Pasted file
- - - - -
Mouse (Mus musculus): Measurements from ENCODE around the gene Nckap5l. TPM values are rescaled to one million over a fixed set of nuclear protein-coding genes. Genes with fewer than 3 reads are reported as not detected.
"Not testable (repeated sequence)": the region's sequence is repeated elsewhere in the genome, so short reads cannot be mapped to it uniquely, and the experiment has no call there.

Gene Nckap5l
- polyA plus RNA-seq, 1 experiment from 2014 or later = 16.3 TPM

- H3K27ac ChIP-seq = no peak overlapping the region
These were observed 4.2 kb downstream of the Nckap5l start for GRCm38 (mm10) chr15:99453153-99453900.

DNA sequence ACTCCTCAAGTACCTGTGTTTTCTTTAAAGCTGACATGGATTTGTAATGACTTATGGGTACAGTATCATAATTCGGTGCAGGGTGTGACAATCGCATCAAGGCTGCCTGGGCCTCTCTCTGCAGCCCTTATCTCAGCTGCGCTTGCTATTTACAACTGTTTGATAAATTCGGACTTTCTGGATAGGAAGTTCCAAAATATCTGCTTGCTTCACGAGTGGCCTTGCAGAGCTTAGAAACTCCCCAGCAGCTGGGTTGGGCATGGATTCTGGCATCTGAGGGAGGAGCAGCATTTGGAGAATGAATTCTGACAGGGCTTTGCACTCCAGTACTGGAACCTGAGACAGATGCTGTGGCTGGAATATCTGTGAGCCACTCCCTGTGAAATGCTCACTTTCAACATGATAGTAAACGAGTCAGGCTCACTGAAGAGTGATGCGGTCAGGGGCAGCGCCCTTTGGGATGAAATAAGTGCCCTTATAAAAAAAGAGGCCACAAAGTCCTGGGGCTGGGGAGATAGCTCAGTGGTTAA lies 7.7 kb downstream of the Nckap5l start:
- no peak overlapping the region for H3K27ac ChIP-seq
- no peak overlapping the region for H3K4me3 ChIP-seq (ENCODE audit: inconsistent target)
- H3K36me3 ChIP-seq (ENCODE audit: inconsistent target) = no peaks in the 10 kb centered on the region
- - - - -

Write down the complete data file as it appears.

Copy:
Mouse (Mus musculus): Measurements from ENCODE around the gene Nckap5l. TPM values are rescaled to one million over a fixed set of nuclear protein-coding genes. Genes with fewer than 3 reads are reported as not detected.
"Not testable (repeated sequence)": the region's sequence is repeated elsewhere in the genome, so short reads cannot be mapped to it uniquely, and the experiment has no call there.

Gene Nckap5l
- polyA plus RNA-seq, 1 experiment from 2014 or later = 16.3 TPM

- H3K27ac ChIP-seq = no peak overlapping the region
These were observed 4.2 kb downstream of the Nckap5l start for GRCm38 (mm10) chr15:99453153-99453900.

DNA sequence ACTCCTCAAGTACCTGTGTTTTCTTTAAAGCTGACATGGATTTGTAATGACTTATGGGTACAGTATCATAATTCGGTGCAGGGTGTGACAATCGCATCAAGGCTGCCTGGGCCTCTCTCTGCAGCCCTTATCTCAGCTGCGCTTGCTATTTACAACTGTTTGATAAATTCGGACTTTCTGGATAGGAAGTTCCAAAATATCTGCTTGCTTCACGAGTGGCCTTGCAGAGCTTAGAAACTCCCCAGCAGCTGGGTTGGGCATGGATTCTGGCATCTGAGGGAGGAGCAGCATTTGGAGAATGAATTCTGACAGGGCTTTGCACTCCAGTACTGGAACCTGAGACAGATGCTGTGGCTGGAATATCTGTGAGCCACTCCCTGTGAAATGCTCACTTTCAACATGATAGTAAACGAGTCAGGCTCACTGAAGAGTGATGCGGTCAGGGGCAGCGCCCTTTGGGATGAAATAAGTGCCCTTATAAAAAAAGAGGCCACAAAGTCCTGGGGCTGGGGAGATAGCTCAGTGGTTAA lies 7.7 kb downstream of the Nckap5l start:
- no peak overlapping the region for H3K27ac ChIP-seq
- no peak overlapping the region for H3K4me3 ChIP-seq (ENCODE audit: inconsistent target)
- H3K36me3 ChIP-seq (ENCODE audit: inconsistent target) = no peaks in the 10 kb centered on the region